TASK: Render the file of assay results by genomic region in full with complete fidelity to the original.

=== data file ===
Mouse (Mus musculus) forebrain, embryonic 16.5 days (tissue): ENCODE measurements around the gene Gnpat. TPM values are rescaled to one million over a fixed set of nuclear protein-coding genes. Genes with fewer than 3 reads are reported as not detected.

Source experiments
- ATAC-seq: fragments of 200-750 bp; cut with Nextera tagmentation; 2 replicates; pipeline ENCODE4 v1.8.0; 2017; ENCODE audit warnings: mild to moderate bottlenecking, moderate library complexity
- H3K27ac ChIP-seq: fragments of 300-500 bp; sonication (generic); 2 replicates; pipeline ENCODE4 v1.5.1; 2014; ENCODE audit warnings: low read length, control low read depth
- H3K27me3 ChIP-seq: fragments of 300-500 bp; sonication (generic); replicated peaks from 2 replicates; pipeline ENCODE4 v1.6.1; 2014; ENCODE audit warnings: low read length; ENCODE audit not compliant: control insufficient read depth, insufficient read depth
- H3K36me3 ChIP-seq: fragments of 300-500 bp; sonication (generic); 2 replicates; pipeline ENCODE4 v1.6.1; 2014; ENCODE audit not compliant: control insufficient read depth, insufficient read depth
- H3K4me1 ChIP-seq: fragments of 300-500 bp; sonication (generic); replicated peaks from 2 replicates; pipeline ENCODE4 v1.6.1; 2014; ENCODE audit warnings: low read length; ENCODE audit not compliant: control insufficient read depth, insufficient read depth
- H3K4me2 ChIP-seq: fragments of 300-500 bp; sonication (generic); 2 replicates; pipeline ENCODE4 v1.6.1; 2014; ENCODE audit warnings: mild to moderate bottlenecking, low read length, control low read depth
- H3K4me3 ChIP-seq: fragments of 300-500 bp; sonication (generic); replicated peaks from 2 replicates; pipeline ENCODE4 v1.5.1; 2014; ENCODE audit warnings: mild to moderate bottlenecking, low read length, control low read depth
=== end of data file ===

Mouse (Mus musculus) forebrain, embryonic 16.5 days (tissue): ENCODE measurements around the gene Gnpat. TPM values are rescaled to one million over a fixed set of nuclear protein-coding genes. Genes with fewer than 3 reads are reported as not detected.

Source experiments
- ATAC-seq: fragments of 200-750 bp; cut with Nextera tagmentation; 2 replicates; pipeline ENCODE4 v1.8.0; 2017; ENCODE audit warnings: mild to moderate bottlenecking, moderate library complexity
- H3K27ac ChIP-seq: fragments of 300-500 bp; sonication (generic); 2 replicates; pipeline ENCODE4 v1.5.1; 2014; ENCODE audit warnings: low read length, control low read depth
- H3K27me3 ChIP-seq: fragments of 300-500 bp; sonication (generic); replicated peaks from 2 replicates; pipeline ENCODE4 v1.6.1; 2014; ENCODE audit warnings: low read length; ENCODE audit not compliant: control insufficient read depth, insufficient read depth
- H3K36me3 ChIP-seq: fragments of 300-500 bp; sonication (generic); 2 replicates; pipeline ENCODE4 v1.6.1; 2014; ENCODE audit not compliant: control insufficient read depth, insufficient read depth
- H3K4me1 ChIP-seq: fragments of 300-500 bp; sonication (generic); replicated peaks from 2 replicates; pipeline ENCODE4 v1.6.1; 2014; ENCODE audit warnings: low read length; ENCODE audit not compliant: control insufficient read depth, insufficient read depth
- H3K4me2 ChIP-seq: fragments of 300-500 bp; sonication (generic); 2 replicates; pipeline ENCODE4 v1.6.1; 2014; ENCODE audit warnings: mild to moderate bottlenecking, low read length, control low read depth
- H3K4me3 ChIP-seq: fragments of 300-500 bp; sonication (generic); replicated peaks from 2 replicates; pipeline ENCODE4 v1.5.1; 2014; ENCODE audit warnings: mild to moderate bottlenecking, low read length, control low read depth